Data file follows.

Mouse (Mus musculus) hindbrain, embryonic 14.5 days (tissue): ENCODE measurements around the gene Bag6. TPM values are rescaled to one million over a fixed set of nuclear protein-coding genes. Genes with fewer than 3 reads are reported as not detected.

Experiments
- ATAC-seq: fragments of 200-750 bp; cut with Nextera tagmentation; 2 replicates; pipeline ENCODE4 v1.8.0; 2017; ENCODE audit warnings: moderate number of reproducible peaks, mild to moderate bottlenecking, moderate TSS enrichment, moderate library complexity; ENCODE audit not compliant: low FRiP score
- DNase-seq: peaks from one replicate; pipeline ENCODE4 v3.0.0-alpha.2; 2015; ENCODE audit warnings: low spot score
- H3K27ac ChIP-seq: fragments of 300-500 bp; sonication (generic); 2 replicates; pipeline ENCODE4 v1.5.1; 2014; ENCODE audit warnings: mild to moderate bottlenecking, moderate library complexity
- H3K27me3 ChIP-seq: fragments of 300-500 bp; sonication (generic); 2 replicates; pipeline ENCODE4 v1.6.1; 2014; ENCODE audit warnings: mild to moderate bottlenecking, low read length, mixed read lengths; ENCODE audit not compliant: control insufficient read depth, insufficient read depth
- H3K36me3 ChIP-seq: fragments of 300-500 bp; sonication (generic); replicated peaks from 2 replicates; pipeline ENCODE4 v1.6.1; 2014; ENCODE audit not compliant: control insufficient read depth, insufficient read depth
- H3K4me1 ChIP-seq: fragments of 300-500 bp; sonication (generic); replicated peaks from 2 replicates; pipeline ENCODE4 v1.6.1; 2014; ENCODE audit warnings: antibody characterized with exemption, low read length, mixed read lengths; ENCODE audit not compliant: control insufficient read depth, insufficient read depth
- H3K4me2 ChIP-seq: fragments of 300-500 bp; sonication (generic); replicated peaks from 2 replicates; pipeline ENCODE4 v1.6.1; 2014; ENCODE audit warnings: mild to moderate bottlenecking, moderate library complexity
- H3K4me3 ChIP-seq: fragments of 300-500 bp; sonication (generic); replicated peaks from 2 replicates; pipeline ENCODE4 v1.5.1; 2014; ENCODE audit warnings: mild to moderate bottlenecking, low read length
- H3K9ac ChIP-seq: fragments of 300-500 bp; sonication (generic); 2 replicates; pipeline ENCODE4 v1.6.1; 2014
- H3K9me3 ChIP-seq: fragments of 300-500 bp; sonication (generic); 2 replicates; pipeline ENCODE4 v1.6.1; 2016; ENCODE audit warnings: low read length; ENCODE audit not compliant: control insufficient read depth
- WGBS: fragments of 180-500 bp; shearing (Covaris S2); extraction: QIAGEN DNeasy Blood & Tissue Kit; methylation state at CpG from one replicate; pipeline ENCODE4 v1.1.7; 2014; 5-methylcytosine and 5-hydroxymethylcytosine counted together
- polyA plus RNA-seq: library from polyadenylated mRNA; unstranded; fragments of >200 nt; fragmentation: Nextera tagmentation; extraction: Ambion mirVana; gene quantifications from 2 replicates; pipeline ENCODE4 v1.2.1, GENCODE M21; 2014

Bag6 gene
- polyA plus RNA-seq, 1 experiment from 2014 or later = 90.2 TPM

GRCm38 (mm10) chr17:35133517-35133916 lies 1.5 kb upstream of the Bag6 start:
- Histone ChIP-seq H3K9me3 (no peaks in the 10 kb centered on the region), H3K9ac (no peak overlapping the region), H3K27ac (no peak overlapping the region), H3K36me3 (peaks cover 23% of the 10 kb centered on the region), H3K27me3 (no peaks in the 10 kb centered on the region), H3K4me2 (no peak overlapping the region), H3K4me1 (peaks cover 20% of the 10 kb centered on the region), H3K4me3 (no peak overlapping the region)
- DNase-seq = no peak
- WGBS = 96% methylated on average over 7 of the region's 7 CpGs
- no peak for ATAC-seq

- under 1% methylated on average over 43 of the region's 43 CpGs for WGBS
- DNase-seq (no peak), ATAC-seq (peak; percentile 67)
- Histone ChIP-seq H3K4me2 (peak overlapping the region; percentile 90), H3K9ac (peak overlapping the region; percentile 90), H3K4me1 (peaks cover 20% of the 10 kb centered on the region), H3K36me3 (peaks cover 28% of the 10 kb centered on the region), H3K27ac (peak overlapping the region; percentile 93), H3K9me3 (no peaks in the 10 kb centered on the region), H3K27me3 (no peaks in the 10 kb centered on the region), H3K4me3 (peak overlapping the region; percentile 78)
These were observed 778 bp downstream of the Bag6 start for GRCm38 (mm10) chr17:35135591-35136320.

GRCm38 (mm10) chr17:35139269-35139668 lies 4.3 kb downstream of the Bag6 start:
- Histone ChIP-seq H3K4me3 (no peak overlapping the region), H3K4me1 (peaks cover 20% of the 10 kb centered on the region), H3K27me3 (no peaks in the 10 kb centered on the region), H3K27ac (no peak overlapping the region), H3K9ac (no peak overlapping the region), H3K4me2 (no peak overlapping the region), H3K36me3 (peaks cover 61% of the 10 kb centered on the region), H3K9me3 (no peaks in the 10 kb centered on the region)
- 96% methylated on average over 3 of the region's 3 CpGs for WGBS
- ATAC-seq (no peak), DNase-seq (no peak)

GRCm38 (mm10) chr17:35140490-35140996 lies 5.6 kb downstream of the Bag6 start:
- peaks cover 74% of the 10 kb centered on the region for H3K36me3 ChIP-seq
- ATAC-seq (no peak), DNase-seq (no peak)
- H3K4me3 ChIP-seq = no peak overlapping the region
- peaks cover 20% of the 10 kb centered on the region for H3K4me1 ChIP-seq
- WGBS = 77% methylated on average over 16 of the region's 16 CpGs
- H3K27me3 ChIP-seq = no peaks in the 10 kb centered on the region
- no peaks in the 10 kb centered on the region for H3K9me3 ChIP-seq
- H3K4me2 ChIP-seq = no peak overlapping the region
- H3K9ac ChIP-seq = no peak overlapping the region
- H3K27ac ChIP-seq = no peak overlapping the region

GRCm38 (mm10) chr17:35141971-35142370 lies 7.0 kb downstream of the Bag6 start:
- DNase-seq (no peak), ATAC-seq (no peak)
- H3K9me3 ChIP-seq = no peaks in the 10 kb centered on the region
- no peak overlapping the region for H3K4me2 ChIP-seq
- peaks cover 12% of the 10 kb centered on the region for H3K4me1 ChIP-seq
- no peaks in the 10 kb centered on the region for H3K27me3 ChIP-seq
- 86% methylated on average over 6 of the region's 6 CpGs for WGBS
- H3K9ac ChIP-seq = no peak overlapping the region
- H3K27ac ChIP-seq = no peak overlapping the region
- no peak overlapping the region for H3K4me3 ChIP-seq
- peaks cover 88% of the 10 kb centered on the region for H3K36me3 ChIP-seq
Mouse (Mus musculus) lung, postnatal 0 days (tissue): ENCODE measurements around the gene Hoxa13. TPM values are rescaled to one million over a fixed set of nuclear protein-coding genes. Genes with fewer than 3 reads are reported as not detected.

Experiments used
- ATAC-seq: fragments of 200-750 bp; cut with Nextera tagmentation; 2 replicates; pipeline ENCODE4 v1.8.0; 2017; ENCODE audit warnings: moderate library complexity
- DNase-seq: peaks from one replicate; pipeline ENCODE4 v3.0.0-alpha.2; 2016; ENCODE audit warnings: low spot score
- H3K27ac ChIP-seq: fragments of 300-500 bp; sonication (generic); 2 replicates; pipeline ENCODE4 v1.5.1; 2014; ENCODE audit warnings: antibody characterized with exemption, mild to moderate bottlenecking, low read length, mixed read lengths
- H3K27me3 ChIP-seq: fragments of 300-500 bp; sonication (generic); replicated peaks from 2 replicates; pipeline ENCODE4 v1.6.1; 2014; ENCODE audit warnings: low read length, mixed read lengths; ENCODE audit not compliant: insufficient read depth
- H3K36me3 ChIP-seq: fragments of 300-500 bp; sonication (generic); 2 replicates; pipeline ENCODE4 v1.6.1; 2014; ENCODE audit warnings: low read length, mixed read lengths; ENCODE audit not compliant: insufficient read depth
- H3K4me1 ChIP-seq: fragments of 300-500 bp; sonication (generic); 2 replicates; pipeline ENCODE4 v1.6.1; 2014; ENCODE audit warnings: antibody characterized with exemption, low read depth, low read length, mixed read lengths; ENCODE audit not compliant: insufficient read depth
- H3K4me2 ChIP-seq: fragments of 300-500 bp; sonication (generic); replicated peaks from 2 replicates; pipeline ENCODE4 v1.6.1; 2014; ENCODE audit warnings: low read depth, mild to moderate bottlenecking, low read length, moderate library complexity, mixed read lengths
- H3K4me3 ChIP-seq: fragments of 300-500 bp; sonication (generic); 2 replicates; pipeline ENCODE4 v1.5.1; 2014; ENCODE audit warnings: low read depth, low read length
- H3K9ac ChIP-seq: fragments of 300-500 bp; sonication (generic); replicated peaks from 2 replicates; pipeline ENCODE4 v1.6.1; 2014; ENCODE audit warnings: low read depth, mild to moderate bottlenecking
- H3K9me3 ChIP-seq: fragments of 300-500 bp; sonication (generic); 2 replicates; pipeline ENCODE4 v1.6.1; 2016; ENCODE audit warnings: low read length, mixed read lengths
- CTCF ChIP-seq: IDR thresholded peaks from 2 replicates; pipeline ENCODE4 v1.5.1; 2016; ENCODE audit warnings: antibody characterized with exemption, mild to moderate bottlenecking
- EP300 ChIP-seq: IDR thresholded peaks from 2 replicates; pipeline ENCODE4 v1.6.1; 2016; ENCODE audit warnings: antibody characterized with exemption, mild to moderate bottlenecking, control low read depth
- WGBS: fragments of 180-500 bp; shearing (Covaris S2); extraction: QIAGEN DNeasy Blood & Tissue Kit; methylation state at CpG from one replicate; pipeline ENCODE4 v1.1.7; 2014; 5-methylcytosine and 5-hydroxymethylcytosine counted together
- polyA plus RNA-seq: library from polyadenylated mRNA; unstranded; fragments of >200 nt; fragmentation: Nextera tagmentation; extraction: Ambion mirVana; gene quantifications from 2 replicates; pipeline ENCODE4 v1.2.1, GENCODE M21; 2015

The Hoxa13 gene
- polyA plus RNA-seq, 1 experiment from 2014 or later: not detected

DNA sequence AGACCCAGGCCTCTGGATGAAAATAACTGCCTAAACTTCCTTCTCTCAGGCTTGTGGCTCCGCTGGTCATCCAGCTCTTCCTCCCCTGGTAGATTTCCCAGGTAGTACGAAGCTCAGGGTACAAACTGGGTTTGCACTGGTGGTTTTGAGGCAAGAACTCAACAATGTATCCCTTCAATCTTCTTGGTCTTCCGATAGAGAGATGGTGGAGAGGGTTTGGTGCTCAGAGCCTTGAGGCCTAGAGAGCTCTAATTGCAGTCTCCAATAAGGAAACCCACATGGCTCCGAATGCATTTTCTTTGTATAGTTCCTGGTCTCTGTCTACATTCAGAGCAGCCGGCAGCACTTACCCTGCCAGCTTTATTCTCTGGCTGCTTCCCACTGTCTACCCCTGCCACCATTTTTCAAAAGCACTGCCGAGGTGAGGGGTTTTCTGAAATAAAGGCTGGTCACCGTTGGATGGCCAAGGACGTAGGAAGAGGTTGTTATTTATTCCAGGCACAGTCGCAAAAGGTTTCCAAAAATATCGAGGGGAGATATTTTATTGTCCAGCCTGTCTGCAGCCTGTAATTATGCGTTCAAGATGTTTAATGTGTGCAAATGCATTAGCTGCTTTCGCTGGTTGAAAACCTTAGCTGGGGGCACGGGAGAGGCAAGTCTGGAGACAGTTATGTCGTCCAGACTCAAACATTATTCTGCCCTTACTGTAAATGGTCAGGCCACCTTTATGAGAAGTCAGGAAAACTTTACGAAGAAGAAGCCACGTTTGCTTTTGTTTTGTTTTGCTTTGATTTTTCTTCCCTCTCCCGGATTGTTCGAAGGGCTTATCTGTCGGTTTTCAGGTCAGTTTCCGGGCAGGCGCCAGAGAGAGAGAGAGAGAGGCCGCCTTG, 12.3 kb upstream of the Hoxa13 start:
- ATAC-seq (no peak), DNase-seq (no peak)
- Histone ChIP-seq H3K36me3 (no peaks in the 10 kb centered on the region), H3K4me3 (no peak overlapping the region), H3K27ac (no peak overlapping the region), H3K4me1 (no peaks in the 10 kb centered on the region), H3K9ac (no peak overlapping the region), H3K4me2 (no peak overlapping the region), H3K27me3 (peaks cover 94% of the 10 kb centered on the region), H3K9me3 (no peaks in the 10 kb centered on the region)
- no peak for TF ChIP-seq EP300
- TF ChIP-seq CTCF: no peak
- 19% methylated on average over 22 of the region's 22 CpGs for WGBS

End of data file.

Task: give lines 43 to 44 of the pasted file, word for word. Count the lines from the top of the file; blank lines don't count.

- H3K9me3 ChIP-seq = no peaks in the 10 kb centered on the region
- no peak overlapping the region for H3K4me2 ChIP-seq